Physical (food, clothing, shelter)
      Intellectual (education)
      Psychological (self-development, self-confidence, self-esteem, maturity)
      Behavioral (company, friendship, interpersonal and communication skills, relationships)
  • Ignoring the child's existence
  • Rejection as an only child
  • Ignoring one child and loving all others (rejection)
  • Ignoring the child as a separate human being and using the child as an extension of one's own existence (as in MSBP, Munchausen Syndrome By Proxy - almost killing the child then rescuing them in a dramatic attention-seeking manner by arriving at hospital casualty at the last minute, then revelling in the adulation of the concerned mother who nearly lost her child)
  • Abandonment

5. Religious abuse or cult abuse

  • The child is forced to accept the narrow, exclusive religious views of the parent or guardian to the exclusion of any other belief or possibility of any belief
  • Any behavior by the child not in line with the parents' rigid religious zeal is met with punishment and abuse
  • The child is starved of development in interpersonal skills and relationships in the name of religion
  • The child is subjected to strange, unnatural and often perverse beliefs on sexual matters and sexual development in line with the religious belief
  • The child is discouraged or prevented from associating with any person not sharing the religious belief of the parent or guardian

6.  Emotional abuse, including

  • Refusal or unwillingness or inability to express love
  • Deliberate withholding of love
  • Conditional love (eg "I don't love you when you behave like that")
  • Loving one child to the exclusion of all others
  • Cocooning and smothering, denying the child the opportunity to develop as a separate individual
  • Being forced into any conflict between parents
  • Being used as a pawn by warring parents
  • Being forced into a caring or caretaker role at an inappropriate age
  • Witnessing alcohol or substance abuse, especially on a regular basis, perhaps being forced to participate
  • Witnessing violence between parents or adults

7.  Psychological abuse, including

  • Constant criticism of a trivial and unjustified nature
  • Unjustified blame, often for things that have no connection with the child (scapegoating)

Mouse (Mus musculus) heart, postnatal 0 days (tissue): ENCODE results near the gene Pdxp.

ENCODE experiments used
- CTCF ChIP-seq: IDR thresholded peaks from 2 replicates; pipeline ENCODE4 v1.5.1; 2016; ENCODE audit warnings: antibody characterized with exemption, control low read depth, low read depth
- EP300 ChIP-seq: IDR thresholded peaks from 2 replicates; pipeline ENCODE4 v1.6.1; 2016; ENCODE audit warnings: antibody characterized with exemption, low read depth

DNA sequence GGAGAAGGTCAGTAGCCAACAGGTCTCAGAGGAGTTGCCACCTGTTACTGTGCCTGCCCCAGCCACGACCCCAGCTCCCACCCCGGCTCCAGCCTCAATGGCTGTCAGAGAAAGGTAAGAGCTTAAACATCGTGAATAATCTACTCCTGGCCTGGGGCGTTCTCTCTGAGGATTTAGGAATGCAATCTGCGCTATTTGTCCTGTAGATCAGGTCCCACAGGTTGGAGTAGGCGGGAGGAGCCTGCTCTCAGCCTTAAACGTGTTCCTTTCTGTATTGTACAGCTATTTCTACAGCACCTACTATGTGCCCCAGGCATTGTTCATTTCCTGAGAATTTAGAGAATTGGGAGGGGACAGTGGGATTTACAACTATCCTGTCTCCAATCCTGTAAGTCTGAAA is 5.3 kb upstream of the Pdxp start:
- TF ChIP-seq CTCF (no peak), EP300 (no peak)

• Refusal to value
  • Refusal to acknowledge the child and their achievements
  • Refusal to praise
  • Inconsistency in judgment
  • Unclear, shifting and inconsistent boundaries, sometimes no boundaries, at other times very tight boundaries
  • Refusal to make eye contact with the child over a long period
  • Refusal of parents to agree with or support each other when dealing with children
  • Unpredictable behavior on the part of the parents

Violent adults tend to be those whose childhood was characterized by experiencing the above behaviors on a regular basis, combined with lack of affection and lack of expressed love. The three influencers of stress, namely control, prediction and expectation are pivotal. When a child is brought up under these constant conditions, those areas of the brain, which deal with interpersonal, behavioral and social skills, simply fail to develop normally. In many cases of violent offenders (eg serial killers), their brain's frontal lobes - which modify and mitigate violent urges - are measurably smaller than in normal people. See the work of Dorothy Otnow Lewis and Jonathan Pincus for further insight into violent adult behavior and its origins in childhood.

A child who is subjected to regular abuse, even if entirely non-physical, needs an outlet for their consequent aggression; frequently they will act out their violent impulses on another child at school (bullying), or sibling, or family pet. Being violent towards others because they are violent towards you combined with the fact that you are unable to deal with other people's violence is called displacement aggression. Violence towards animals (eg torturing the cat or killing the dog) is now recognized as a common early warning sign of forthcoming violence in adulthood.

We're all guilty of some of these things (especially the emotional and psychological abuse) some of the time, either unwittingly or when we are stressed. However, children are resilient and if you avoid physically punitive responses (eg use restraint and the promise of a bonus or reward for good behavior rather than punishment for bad behavior), educate them in how to show dignity and respect, teach them the skills of assertiveness (which include psychological self-defense), talk to them and assure them of your love regularly, they're likely to grow up to be normal, well-adjusted and intelligent people - who will then pass on these benefits to their children.


The aggressive anxious adult learns that bullying results in relief from anxiety, which produces that nice warm feeling called satisfaction. Gratification is the indulgence in the feeling of satisfaction resulting from relief from anxiety brought about by bullying. Bullying is therefore emotional and psychological displacement aggression. Gratification is a behavior loop in which the adult is trapped, and is the common denominator behind most forms of violence, especially sexual abuse and sexual violence.